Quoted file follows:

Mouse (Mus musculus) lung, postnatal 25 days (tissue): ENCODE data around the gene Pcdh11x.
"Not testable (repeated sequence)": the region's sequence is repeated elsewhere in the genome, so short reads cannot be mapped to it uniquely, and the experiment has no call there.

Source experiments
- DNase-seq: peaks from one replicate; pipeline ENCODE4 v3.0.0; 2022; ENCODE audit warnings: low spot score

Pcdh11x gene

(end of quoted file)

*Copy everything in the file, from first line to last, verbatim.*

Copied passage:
Mouse (Mus musculus) lung, postnatal 25 days (tissue): ENCODE data around the gene Pcdh11x.
"Not testable (repeated sequence)": the region's sequence is repeated elsewhere in the genome, so short reads cannot be mapped to it uniquely, and the experiment has no call there.

Source experiments
- DNase-seq: peaks from one replicate; pipeline ENCODE4 v3.0.0; 2022; ENCODE audit warnings: low spot score

Pcdh11x gene